This may be because “traditional Islamic society, no matter how rich in spiritual and aesthetic content, was slower, and simpler in its technology. The production of the artifacts and adornments did not wreak havoc on nature or strew debris over land and sea. Means were simpler, materials natural and even crude. Exquisite ceramics emerged from raw clay and textiles of unrivaled beauty were born from hand-looms and the hand of the embroiderer. Travel, although surprisingly extensive – consider the journeys of Ibn Battuta – was on foot, on beasts of burden or by sailing boat.”

As Muslim nations are going through industrial renaissance and calls for industrialization increase, let us not make the same mistakes, importing inappropriate technology, setting up industry without studying the environmental ramifications.  We have the opportunity to inculcate Islamic injunctions into eco-concsiouness, and to be leaders protecting our  planet.

Make your deen green is a series which will include small ways that our readers can make a difference in their daily lives to make it more earth-friendly as well as global environmental issues that affect the Muslim world. Surely changing a light bulb will not change the world, but what we need is a change in attitude to our eco-lives.  If we do these acts as forms of ibadah, of obeying Allah insha’Allah we can live up to the status that He has bestowed upon us.

‘Aisha (radiAllahu anha) narrated, that the Prophet was asked: “What deeds are loved most by Allah?” He said, “The most regular constant deeds even though they may be few.” He added, “Don’t take upon yourselves, except the deeds which are within your ability.” [Sahih al-Bukhari, 8:76:472]

PRINCIPLES INTO PRACTICE: Islamic Traditions – Ismail Peter Hobson

Environmental Care in Islam: A Qur’anic Perspective – Mohammad Hashim Kamali

Global Environmental Relations: Islamic Perspective – Dr. Soumaya Pernilla Ouis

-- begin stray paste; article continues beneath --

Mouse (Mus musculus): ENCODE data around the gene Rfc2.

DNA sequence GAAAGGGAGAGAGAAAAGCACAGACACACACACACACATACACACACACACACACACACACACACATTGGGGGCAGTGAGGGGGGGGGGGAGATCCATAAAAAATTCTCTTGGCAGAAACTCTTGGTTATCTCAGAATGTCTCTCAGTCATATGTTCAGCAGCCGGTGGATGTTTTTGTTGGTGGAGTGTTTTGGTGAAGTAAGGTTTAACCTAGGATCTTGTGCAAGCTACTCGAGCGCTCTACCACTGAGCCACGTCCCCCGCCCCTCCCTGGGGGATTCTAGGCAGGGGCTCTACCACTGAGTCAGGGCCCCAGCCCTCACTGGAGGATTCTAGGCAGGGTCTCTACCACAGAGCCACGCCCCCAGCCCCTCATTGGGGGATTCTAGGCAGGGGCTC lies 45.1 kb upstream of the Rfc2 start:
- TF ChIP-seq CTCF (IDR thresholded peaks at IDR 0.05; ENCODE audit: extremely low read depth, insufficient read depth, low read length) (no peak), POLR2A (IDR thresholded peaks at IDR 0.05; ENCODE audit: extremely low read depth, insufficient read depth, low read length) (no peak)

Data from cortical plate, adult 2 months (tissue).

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I have neglected this blog because I have found so much joy and purpose writing publicly. So am taking the WordPress challenge, I will be posting on this blog once a week for all of 2011, Insha Allah. I was challenged by Sister Ify over at ifyokoye.com.

My intention for starting this blog was to meet Muslimahs and moms beyond my community.  In the process, I have rediscovered my love for writing.  Alhamdulillah, there are greater purposes to aspire to and words can inspire people.  Since last year, I have found many brothers, sisters and shuyookhs who inspire and educate me every day. Even started a twitter account. I am finding blogging anonymously while writing publicly for Muslim Matters stifling, so here I am. Ummezaynub is Hena Zuberi. This is takes some guts because it is so much easier being anonymous.  Even before, I started writing I asked Brother Amad whether to write using my kunya or under my name. He said it provides credibility and tells readers you believe in what you write in and you are not afraid to be associated with your writing. My main concern at that point was niyyah-when does it become about yourself and your name vs. giving dawah for the sake of Allah.

I renew my intentions in the words of Native Deen:

And know that everything up until this point I’ve ever written
I submit as my repentance
And if its blessings You’re sending my way
I beg You hold them to the judgement day
so maybe in Jannah you can look back and say…it was a lovely day, a lovely, a lovely day, yes a lovely day
Are my intentions, alright, am I doing for Allah
When I am looking deep deep down inside, do I have the right niyyah (intention)?

I am finding myself thinking clearly. Writing makes me really think about what I feel about an issue, however I have become hesitant too, its not like speaking, every word you write remains like pertoglyphs etched in rocks. Readers hang on to phrases and judge, you can not please everyone. But then so does every word uttered from your lips, that too is written down to be judged by As Sami.  I should worry more about living up to what I write about.

If you already read my stuff over at MM, I hope you will give me feedback and suggestions. Salaams